Mediation Works In Estate Litigation

Mediation concluded another successful mediation this week.

While discussing the overall process of mediation with the mediator, we realized that 19/20 of our last mediations together have resolve successfully.

That 95% success factor in mediation is in itself astounding as it is the approximate general average of overall success in the mediation process.

To it is even more astounding, given the propensity for a huge amount of emotion between estate litigants fighting   over a loved one’s estate.

That scenario is juxtaposed to businessman seriously trying to resolve a business dispute that usually contains little personal animosity.

Mediation works and should be encouraged in the litigation process.

Mediation as used in law is a form of alternate dispute resolution (ADR), a way of resolving disputes between two or more parties with concrete effects.

Typically a third-party, usually a highly skilled mediator who is often a senior lawyer, but not necessarily, assists the parties to negotiate a settlement.

Mediation has been used for many years in a variety of domains, particularly commercial, community and diplomatic contexts, while in more recent years it has become more generally accepted in legal disputes, particularly those involving business and family matters.

It is a very interesting process to participate in, and the 90+%  success factor speaks for itself.

In most situations it is far preferable to a judge making a decision in which one party generally loses and another party wins.

In a successful mediation it is a win-win situation for everyone.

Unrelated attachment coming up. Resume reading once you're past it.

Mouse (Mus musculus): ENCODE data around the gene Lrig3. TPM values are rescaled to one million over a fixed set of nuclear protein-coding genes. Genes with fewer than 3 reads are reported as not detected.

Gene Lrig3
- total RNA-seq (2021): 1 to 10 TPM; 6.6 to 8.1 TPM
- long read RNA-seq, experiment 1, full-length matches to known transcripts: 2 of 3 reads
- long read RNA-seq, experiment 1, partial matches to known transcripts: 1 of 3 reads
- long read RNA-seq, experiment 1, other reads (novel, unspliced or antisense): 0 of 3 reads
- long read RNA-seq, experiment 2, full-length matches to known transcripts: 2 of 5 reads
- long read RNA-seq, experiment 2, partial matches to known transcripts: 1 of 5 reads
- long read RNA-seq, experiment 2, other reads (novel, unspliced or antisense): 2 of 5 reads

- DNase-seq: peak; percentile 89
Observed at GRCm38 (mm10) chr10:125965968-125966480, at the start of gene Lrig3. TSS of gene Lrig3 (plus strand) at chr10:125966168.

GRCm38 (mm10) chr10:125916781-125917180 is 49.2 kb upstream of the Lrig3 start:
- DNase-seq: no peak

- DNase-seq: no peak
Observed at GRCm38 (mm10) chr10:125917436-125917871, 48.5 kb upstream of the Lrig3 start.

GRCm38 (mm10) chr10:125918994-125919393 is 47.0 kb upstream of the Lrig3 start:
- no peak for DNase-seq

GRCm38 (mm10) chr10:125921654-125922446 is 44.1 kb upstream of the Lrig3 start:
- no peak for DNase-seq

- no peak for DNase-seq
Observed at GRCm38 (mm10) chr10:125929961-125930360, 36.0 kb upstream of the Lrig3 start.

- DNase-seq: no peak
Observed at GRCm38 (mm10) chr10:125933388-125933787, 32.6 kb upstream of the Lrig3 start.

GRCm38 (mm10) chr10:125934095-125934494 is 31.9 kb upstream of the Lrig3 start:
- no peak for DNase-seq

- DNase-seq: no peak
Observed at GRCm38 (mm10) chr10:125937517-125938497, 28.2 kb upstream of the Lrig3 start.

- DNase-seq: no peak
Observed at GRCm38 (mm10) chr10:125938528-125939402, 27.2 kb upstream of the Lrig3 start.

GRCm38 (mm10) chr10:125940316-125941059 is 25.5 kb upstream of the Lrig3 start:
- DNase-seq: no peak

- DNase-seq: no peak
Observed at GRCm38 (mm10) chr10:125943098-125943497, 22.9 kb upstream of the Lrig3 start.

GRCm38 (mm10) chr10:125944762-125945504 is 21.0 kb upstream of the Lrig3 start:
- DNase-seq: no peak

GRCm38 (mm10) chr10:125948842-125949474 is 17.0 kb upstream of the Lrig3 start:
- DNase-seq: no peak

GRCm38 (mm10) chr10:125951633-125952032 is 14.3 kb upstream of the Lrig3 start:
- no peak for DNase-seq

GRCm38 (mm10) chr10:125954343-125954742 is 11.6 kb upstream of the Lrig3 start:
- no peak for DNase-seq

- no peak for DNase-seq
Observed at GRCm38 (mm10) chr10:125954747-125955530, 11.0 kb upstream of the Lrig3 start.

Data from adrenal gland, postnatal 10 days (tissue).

If the mediation process fails and no agreeemnt is reached, there is still a trial as a last resort.

Mediation broadly refers to any instance in which a third-party helps others reach agreement.

It has a structure, a timetable, a dynamic all of its own, and it is strictly confidential.

The mediator is 100% neutral and simply facilitates rather than directs the process.

For most civil disputes in British Columbia one-party can compel the other to attend and mediation.

While it is true that one cannot compel the other to negotiate in good faith at the mediation, it is the experience of that the mediation  time is never wasted and is nearly always fruitful.

Mediators use various techniques to open, improve, and achieve dialogue between the disputants , with the sole purpose of helping the parties reach an agreement .

The negotiators that use for estate litigation are very senior lawyers that are highly skilled in the mediation process and restrict their legal  practice to same.

The advantages of mediation over litigation are as follows:

1. It is usually far cheaper for the litigant;

2. The process is usually much faster than waiting for examinations for discovery and trial;

3.  The process is confidential, courts are public

4. Parties have far more control to negotiate an agreement that best suits everyone,as opposed to having a judge impose a settlement;

5. There is generally more compliance with the agreement because the parties have negotiated in good faith-the agreement also has the force of law;

6. Mutuality- the dynamics of mediation generally involve hearing the other parties side and assuming this to move their positions towards a more amenable position that can result in a mutual settlement;

7. The skills of the mediator are often not realized at the time but they often are the neutral arbitrator who can guide party to accept a broader variety of solutions

8. The entire structure and dynamics of mediation are designed to restrict pressure, aggression intimidation and instead to promote communication and understanding through cloning speaking and listening skills.


It is the position of that generally speaking all litigants should firstly proceed through the mediation process before being allowed to proceed to a trial.

Trials are very expensive and are a burden on the taxpayer at the end of the day.

Parties should be encouraged to try and resolve their own disputes through mediation before being allowed to utilize the court system for trial.

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